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Southern Pacific Railroad would not allow use of any of the rail corridors for safety and insurance reasons. If we planned a trail on one side of a bayou and a resident complained to city counsel or threatened lawsuit, we would move the trail to the other side of the bayou. The determining factor was who had the least amount of money to fight us in court. Not very fair, but if you do not have money for a good lawyer get ready for a trail in your own backyard. Which is not a bad thing because police ride bikes down these paths and can see everthing.

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I see alot of post about the Houston Bikeway taking so long to complete and existing trails not being maintaned. In the beginning, we had to come up with standards for these trails to be built. We designed them and sent them out to over 20 engineering firms. The work started and was on schedule until TxDOT said you can not use City of Houston standards, it has to be approaved by TxDOT. So we started over with TxDOT standards and a month later Harris County Flood Control said you are using our ROWs along bayous so you have to use our standards. By this time a couple million had been spent but no actual work had been done. This was just the beginning of one political blunder after another, not to mention the million I waisted researching 110 titles and surveys that ended up not being needed and the lead engineer who had a suspended license. We started doing better background checks after that little mishap. I hope the firm that has this project now is having better results because we fealt like a ping-pong ball bouncing between there agentcies.

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Thanx Fred for the dismal, but believable mismanagement fiasco update. Like Samagon, I share support for the idea of parallel ped-bike and rail ROW. I think that the Rail excuse of "safety concerns" and "insurance hikes" needs to be seriously investigated and compared to other countries with successful non-motorized programs. I would also like the "planners" to investigate shared use of the many utility company ROWs. The Houston region needs more north-south ped-bike transit ways. Our mostly "east-west" bayou opportunities will eventually come to fruition I hope.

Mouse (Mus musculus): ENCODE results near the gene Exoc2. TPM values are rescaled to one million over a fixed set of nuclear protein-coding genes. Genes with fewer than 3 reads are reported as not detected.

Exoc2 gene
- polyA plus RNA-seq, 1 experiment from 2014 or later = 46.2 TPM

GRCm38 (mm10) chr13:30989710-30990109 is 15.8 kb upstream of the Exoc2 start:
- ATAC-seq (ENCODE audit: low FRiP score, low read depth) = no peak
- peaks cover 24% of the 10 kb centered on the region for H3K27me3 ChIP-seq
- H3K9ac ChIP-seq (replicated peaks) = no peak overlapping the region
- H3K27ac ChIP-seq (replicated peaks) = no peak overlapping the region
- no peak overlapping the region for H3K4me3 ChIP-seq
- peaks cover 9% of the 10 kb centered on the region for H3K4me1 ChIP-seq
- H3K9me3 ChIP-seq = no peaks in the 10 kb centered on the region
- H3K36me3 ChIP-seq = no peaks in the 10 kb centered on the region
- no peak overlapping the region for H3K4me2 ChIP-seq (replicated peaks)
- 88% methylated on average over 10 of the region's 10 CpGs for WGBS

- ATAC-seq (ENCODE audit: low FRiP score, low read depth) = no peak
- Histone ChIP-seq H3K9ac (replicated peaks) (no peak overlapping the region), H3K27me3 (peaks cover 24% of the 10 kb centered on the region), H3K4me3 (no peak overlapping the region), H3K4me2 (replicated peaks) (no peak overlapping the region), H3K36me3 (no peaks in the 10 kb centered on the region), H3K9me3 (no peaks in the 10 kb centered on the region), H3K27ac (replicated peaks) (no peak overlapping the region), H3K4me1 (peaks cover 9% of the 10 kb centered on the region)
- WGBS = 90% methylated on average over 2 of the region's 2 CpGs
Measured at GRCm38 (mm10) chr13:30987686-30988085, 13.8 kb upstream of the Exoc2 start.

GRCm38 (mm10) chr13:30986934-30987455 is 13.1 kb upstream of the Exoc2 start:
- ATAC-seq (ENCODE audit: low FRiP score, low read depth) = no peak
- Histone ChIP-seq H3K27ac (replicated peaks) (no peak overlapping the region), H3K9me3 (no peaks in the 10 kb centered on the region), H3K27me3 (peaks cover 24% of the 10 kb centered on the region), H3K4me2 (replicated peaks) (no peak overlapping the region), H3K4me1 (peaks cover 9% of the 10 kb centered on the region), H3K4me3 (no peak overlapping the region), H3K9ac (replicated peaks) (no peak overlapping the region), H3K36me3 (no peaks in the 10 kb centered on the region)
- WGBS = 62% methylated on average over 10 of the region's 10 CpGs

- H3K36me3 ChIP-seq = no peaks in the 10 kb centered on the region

Fewer drivers, more fit workers, desirable City-scape, everyone wins.

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oh wow, that started out super awesome, then got super sucky :(

I guess that explains things like the east end bike trail that goes from just east of mckee to a little east of jensen, with no real way to get on the trail, or off, and it is very short.

Actually this is a work in progress. More progress can be seen from San Jacinto near Allen http://maps.google.com/?ie=UTF8&hq=&hnear=705+Main+St,+Houston,+Harris,+Texas+77002&ll=29.765204,-95.356927&spn=0.0019,0.00327&z=19&layer=c&cbll=29.765128,-95.35695&panoid=RUiDP0adHQjmOghs2rXM2g&cbp=12,78.95,,0,3.52 This railroad segment is now a bike path with an impressive bridge.

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Like Samagon, I share support for the idea of parallel ped-bike and rail ROW. I think that the Rail excuse of "safety concerns" and "insurance hikes" needs to be seriously investigated and compared to other countries with successful non-motorized programs. I would also like the "planners" to investigate shared use of the many utility company ROWs.

In a country where we have warning labels on our coffee mugs warning of the contents being hot, i can see why insurance is a concern.

The idea of having a bike path down a row of high power electrical lines sounds awesome. I'd rather be bombarded with the electrical radiation than have to breathe the contents of some persons tailpipe emissions. Not to mention the chances of an electrocution are probably slimmer than getting hit by a car.

I bet if the city were considered at fault for bicycle /car accidents they'd find a safer way for us to get around, or at least tell the train companies to stuff it and make it work, same with utility companies.